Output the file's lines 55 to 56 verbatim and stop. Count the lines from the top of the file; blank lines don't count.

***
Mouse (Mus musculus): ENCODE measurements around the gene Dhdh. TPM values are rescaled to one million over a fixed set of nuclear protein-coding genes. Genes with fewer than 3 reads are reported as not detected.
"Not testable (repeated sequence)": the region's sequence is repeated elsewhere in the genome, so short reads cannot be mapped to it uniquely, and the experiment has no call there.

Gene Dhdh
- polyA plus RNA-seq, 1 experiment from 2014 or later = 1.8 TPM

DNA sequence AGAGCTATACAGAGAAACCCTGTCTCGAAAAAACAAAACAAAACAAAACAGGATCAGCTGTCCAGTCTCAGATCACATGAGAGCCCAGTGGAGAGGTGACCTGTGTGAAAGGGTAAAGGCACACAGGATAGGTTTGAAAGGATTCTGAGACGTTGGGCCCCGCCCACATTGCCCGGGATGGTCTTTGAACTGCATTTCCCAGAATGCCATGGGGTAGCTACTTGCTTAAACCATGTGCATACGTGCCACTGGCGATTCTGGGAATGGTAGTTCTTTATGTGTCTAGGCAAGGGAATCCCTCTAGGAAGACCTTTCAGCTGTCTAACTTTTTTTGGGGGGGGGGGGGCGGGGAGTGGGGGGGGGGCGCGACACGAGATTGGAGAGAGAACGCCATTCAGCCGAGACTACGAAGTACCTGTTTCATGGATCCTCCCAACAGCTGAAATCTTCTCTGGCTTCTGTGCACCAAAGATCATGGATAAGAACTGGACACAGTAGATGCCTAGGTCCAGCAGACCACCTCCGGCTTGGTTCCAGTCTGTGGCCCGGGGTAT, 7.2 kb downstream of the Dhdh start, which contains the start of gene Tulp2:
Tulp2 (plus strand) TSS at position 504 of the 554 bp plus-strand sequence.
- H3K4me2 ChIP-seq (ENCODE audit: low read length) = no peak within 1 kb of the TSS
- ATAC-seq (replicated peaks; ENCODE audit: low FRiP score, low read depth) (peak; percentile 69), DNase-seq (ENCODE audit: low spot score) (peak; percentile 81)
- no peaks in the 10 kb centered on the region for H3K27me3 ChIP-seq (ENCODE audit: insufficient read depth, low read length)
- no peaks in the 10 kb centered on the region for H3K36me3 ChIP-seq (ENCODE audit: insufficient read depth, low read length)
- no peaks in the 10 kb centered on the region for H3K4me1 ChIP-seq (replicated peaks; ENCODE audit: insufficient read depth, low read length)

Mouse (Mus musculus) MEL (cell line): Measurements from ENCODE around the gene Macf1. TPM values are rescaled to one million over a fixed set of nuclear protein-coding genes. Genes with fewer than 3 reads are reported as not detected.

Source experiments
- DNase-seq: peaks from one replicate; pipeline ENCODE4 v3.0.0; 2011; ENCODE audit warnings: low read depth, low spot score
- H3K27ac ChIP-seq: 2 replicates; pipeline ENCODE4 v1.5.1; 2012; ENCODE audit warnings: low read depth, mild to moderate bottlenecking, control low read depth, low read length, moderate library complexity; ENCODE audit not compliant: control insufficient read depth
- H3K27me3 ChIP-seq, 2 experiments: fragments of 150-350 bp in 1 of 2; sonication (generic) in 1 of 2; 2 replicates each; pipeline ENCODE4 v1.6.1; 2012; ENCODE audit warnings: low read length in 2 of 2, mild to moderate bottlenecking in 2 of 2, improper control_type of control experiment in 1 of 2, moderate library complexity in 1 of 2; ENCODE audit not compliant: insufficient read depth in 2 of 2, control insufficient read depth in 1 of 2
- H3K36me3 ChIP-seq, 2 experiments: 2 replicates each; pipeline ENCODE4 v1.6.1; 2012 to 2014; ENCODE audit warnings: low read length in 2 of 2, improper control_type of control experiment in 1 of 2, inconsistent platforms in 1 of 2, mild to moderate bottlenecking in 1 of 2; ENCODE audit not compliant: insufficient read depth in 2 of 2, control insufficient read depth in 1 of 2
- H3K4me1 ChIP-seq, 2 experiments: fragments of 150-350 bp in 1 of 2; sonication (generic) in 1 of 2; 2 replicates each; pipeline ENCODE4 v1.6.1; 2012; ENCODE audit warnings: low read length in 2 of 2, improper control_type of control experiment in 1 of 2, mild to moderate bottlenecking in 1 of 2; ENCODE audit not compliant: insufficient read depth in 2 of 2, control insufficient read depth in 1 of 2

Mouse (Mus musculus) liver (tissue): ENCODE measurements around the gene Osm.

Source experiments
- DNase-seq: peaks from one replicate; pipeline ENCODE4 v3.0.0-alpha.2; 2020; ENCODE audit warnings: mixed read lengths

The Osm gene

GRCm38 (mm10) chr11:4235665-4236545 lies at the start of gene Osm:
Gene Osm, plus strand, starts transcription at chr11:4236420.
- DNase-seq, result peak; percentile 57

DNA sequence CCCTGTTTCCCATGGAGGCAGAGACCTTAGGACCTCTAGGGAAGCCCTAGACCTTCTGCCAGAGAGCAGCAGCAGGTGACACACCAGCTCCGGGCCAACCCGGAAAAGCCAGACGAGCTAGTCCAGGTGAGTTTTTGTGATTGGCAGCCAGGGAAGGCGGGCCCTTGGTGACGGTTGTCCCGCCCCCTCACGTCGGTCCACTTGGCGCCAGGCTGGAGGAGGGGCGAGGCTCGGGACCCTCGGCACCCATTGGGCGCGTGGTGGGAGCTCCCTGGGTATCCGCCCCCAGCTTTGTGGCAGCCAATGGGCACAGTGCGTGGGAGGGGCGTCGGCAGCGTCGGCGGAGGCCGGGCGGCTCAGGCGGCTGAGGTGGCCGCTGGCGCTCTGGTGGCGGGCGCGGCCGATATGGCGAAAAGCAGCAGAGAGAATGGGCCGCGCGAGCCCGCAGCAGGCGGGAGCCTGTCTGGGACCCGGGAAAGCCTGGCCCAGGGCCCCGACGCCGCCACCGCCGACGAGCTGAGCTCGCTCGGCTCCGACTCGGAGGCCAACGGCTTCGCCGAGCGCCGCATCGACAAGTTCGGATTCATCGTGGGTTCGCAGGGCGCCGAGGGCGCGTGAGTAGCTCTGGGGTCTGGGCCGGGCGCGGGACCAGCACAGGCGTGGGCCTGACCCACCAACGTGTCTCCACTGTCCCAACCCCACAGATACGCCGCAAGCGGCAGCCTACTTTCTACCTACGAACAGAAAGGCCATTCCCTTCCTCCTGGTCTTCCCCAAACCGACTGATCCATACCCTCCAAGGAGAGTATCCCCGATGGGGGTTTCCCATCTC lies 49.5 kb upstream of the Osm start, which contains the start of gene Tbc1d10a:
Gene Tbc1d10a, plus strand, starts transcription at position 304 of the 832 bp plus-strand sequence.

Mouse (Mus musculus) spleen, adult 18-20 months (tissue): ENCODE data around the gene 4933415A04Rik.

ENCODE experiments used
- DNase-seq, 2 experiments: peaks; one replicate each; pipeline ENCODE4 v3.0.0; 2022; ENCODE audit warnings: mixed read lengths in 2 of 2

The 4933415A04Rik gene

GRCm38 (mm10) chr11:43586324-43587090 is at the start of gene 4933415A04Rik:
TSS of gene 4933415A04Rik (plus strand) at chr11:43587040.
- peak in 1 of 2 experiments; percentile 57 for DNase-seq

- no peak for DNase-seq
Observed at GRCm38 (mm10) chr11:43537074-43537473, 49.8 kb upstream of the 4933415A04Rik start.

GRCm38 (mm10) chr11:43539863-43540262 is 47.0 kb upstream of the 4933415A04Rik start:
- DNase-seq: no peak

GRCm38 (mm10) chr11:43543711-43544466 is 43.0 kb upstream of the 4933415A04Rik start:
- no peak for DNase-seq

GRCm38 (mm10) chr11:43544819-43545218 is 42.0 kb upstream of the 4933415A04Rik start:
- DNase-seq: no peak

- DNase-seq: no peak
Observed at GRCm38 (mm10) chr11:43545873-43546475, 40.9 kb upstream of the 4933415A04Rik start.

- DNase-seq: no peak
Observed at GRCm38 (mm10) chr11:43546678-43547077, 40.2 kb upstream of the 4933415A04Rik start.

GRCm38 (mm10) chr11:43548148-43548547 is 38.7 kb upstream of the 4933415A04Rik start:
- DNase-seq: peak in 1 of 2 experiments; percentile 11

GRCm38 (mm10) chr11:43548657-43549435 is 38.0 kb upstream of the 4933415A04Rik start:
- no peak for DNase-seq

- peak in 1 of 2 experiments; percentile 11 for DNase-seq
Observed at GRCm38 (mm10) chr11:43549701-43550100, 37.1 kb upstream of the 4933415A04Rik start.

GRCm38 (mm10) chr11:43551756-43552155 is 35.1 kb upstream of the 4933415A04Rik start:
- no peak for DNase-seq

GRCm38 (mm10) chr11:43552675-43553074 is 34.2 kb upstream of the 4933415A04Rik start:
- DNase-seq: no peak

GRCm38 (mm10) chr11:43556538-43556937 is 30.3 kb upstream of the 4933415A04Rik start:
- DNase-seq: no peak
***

GRCm38 (mm10) chr11:43552675-43553074 is 34.2 kb upstream of the 4933415A04Rik start:
- DNase-seq: no peak